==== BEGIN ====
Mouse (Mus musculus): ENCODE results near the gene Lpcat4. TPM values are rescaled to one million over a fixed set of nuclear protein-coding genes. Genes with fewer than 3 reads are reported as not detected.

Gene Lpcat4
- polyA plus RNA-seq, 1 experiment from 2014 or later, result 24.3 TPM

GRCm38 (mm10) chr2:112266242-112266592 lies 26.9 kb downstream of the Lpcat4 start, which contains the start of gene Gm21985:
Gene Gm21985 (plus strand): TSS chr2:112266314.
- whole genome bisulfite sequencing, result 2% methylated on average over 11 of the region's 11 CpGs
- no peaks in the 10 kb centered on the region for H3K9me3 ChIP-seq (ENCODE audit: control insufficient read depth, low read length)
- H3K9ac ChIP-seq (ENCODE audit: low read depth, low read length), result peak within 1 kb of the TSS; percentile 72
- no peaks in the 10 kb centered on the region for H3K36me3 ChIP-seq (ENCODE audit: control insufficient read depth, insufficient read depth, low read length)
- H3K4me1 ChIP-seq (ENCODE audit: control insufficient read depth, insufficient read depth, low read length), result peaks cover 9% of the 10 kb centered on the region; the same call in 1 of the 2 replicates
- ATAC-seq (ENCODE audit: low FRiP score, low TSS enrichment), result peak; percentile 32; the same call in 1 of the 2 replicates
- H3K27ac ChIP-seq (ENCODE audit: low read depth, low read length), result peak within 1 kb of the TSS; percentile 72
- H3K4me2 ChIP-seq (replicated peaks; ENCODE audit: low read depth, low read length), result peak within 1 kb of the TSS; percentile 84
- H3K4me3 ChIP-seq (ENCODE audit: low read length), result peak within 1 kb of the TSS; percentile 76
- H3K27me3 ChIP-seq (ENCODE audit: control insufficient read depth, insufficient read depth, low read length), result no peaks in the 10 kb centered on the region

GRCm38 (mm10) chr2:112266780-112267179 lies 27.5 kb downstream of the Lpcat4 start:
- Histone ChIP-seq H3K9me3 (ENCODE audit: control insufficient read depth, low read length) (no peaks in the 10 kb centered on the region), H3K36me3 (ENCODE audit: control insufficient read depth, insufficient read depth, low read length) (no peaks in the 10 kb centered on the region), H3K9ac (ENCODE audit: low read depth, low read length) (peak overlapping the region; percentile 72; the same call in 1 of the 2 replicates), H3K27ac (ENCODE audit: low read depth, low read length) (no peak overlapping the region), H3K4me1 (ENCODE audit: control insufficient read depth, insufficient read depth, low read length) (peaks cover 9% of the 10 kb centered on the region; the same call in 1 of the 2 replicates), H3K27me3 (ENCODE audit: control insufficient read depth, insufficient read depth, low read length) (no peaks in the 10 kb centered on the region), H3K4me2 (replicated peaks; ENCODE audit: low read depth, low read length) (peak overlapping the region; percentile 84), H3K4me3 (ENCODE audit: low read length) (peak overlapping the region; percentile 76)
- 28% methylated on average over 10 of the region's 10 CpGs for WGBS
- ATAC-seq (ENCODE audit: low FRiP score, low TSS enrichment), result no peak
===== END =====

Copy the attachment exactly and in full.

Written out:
Mouse (Mus musculus): ENCODE results near the gene Lpcat4. TPM values are rescaled to one million over a fixed set of nuclear protein-coding genes. Genes with fewer than 3 reads are reported as not detected.

Gene Lpcat4
- polyA plus RNA-seq, 1 experiment from 2014 or later, result 24.3 TPM

GRCm38 (mm10) chr2:112266242-112266592 lies 26.9 kb downstream of the Lpcat4 start, which contains the start of gene Gm21985:
Gene Gm21985 (plus strand): TSS chr2:112266314.
- whole genome bisulfite sequencing, result 2% methylated on average over 11 of the region's 11 CpGs
- no peaks in the 10 kb centered on the region for H3K9me3 ChIP-seq (ENCODE audit: control insufficient read depth, low read length)
- H3K9ac ChIP-seq (ENCODE audit: low read depth, low read length), result peak within 1 kb of the TSS; percentile 72
- no peaks in the 10 kb centered on the region for H3K36me3 ChIP-seq (ENCODE audit: control insufficient read depth, insufficient read depth, low read length)
- H3K4me1 ChIP-seq (ENCODE audit: control insufficient read depth, insufficient read depth, low read length), result peaks cover 9% of the 10 kb centered on the region; the same call in 1 of the 2 replicates
- ATAC-seq (ENCODE audit: low FRiP score, low TSS enrichment), result peak; percentile 32; the same call in 1 of the 2 replicates
- H3K27ac ChIP-seq (ENCODE audit: low read depth, low read length), result peak within 1 kb of the TSS; percentile 72
- H3K4me2 ChIP-seq (replicated peaks; ENCODE audit: low read depth, low read length), result peak within 1 kb of the TSS; percentile 84
- H3K4me3 ChIP-seq (ENCODE audit: low read length), result peak within 1 kb of the TSS; percentile 76
- H3K27me3 ChIP-seq (ENCODE audit: control insufficient read depth, insufficient read depth, low read length), result no peaks in the 10 kb centered on the region

GRCm38 (mm10) chr2:112266780-112267179 lies 27.5 kb downstream of the Lpcat4 start:
- Histone ChIP-seq H3K9me3 (ENCODE audit: control insufficient read depth, low read length) (no peaks in the 10 kb centered on the region), H3K36me3 (ENCODE audit: control insufficient read depth, insufficient read depth, low read length) (no peaks in the 10 kb centered on the region), H3K9ac (ENCODE audit: low read depth, low read length) (peak overlapping the region; percentile 72; the same call in 1 of the 2 replicates), H3K27ac (ENCODE audit: low read depth, low read length) (no peak overlapping the region), H3K4me1 (ENCODE audit: control insufficient read depth, insufficient read depth, low read length) (peaks cover 9% of the 10 kb centered on the region; the same call in 1 of the 2 replicates), H3K27me3 (ENCODE audit: control insufficient read depth, insufficient read depth, low read length) (no peaks in the 10 kb centered on the region), H3K4me2 (replicated peaks; ENCODE audit: low read depth, low read length) (peak overlapping the region; percentile 84), H3K4me3 (ENCODE audit: low read length) (peak overlapping the region; percentile 76)
- 28% methylated on average over 10 of the region's 10 CpGs for WGBS
- ATAC-seq (ENCODE audit: low FRiP score, low TSS enrichment), result no peak